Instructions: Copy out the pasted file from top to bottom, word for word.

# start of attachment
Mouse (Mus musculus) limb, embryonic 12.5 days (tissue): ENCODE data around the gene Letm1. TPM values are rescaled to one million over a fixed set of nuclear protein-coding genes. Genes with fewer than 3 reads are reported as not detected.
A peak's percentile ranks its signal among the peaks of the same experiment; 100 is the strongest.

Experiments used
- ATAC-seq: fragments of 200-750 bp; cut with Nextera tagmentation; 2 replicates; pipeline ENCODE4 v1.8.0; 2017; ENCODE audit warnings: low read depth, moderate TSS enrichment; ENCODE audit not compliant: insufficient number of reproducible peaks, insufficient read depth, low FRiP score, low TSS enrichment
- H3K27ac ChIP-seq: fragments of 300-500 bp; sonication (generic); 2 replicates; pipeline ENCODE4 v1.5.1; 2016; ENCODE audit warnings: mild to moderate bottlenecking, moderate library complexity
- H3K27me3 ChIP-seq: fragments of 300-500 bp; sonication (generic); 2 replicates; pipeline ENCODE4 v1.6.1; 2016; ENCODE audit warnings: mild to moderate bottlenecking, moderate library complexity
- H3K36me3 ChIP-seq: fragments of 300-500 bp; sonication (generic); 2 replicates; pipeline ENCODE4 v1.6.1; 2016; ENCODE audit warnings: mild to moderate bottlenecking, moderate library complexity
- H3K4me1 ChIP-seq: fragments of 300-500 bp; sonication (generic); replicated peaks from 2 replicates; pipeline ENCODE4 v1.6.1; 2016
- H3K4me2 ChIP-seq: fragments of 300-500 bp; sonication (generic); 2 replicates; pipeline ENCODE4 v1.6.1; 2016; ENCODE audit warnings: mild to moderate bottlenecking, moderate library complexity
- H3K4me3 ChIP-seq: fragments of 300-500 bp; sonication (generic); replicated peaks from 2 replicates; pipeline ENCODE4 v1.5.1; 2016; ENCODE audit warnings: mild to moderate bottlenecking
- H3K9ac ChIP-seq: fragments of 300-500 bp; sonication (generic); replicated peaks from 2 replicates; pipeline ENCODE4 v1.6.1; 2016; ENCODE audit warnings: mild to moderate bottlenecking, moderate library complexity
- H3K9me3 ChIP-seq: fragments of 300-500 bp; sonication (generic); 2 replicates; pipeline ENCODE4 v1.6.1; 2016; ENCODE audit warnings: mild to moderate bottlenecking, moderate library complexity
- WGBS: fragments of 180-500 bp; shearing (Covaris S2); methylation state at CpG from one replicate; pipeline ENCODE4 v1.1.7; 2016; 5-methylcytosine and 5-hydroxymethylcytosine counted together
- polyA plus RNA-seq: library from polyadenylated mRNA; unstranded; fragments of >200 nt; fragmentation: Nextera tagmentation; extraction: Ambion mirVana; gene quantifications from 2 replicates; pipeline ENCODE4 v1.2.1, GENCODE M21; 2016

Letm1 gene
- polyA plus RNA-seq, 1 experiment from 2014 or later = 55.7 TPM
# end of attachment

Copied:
Mouse (Mus musculus) limb, embryonic 12.5 days (tissue): ENCODE data around the gene Letm1. TPM values are rescaled to one million over a fixed set of nuclear protein-coding genes. Genes with fewer than 3 reads are reported as not detected.
A peak's percentile ranks its signal among the peaks of the same experiment; 100 is the strongest.

Experiments used
- ATAC-seq: fragments of 200-750 bp; cut with Nextera tagmentation; 2 replicates; pipeline ENCODE4 v1.8.0; 2017; ENCODE audit warnings: low read depth, moderate TSS enrichment; ENCODE audit not compliant: insufficient number of reproducible peaks, insufficient read depth, low FRiP score, low TSS enrichment
- H3K27ac ChIP-seq: fragments of 300-500 bp; sonication (generic); 2 replicates; pipeline ENCODE4 v1.5.1; 2016; ENCODE audit warnings: mild to moderate bottlenecking, moderate library complexity
- H3K27me3 ChIP-seq: fragments of 300-500 bp; sonication (generic); 2 replicates; pipeline ENCODE4 v1.6.1; 2016; ENCODE audit warnings: mild to moderate bottlenecking, moderate library complexity
- H3K36me3 ChIP-seq: fragments of 300-500 bp; sonication (generic); 2 replicates; pipeline ENCODE4 v1.6.1; 2016; ENCODE audit warnings: mild to moderate bottlenecking, moderate library complexity
- H3K4me1 ChIP-seq: fragments of 300-500 bp; sonication (generic); replicated peaks from 2 replicates; pipeline ENCODE4 v1.6.1; 2016
- H3K4me2 ChIP-seq: fragments of 300-500 bp; sonication (generic); 2 replicates; pipeline ENCODE4 v1.6.1; 2016; ENCODE audit warnings: mild to moderate bottlenecking, moderate library complexity
- H3K4me3 ChIP-seq: fragments of 300-500 bp; sonication (generic); replicated peaks from 2 replicates; pipeline ENCODE4 v1.5.1; 2016; ENCODE audit warnings: mild to moderate bottlenecking
- H3K9ac ChIP-seq: fragments of 300-500 bp; sonication (generic); replicated peaks from 2 replicates; pipeline ENCODE4 v1.6.1; 2016; ENCODE audit warnings: mild to moderate bottlenecking, moderate library complexity
- H3K9me3 ChIP-seq: fragments of 300-500 bp; sonication (generic); 2 replicates; pipeline ENCODE4 v1.6.1; 2016; ENCODE audit warnings: mild to moderate bottlenecking, moderate library complexity
- WGBS: fragments of 180-500 bp; shearing (Covaris S2); methylation state at CpG from one replicate; pipeline ENCODE4 v1.1.7; 2016; 5-methylcytosine and 5-hydroxymethylcytosine counted together
- polyA plus RNA-seq: library from polyadenylated mRNA; unstranded; fragments of >200 nt; fragmentation: Nextera tagmentation; extraction: Ambion mirVana; gene quantifications from 2 replicates; pipeline ENCODE4 v1.2.1, GENCODE M21; 2016

Letm1 gene
- polyA plus RNA-seq, 1 experiment from 2014 or later = 55.7 TPM